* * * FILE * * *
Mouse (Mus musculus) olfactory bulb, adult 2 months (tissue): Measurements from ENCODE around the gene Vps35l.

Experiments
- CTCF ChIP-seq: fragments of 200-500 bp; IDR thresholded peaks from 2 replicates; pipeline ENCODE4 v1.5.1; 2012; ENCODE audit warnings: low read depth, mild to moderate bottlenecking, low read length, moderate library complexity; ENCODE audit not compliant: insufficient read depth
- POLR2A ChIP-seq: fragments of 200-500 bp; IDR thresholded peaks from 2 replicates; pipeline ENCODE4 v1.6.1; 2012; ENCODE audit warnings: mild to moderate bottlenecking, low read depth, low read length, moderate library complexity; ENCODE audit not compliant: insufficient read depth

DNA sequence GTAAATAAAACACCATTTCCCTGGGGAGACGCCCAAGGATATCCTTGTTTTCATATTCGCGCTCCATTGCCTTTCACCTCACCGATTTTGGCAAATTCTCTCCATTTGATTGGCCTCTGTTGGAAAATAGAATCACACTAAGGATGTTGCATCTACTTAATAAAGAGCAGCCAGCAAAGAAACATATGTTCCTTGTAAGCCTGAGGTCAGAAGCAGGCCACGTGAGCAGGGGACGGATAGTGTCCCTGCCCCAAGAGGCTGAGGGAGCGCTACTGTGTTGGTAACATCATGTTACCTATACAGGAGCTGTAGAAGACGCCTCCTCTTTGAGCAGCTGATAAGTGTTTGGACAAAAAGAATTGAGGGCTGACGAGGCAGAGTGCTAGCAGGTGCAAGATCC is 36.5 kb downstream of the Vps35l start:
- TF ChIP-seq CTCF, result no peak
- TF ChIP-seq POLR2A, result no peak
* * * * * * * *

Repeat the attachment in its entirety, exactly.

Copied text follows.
Mouse (Mus musculus) olfactory bulb, adult 2 months (tissue): Measurements from ENCODE around the gene Vps35l.

Experiments
- CTCF ChIP-seq: fragments of 200-500 bp; IDR thresholded peaks from 2 replicates; pipeline ENCODE4 v1.5.1; 2012; ENCODE audit warnings: low read depth, mild to moderate bottlenecking, low read length, moderate library complexity; ENCODE audit not compliant: insufficient read depth
- POLR2A ChIP-seq: fragments of 200-500 bp; IDR thresholded peaks from 2 replicates; pipeline ENCODE4 v1.6.1; 2012; ENCODE audit warnings: mild to moderate bottlenecking, low read depth, low read length, moderate library complexity; ENCODE audit not compliant: insufficient read depth

DNA sequence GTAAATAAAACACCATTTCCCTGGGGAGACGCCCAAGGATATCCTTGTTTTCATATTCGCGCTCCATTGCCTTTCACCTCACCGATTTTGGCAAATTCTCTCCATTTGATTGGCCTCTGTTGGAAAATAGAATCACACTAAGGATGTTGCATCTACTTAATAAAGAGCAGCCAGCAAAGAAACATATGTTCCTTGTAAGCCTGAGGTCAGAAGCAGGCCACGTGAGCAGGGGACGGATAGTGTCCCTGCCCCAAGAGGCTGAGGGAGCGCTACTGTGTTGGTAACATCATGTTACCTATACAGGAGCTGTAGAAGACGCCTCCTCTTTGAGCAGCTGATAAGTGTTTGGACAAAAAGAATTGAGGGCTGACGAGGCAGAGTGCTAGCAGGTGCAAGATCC is 36.5 kb downstream of the Vps35l start:
- TF ChIP-seq CTCF, result no peak
- TF ChIP-seq POLR2A, result no peak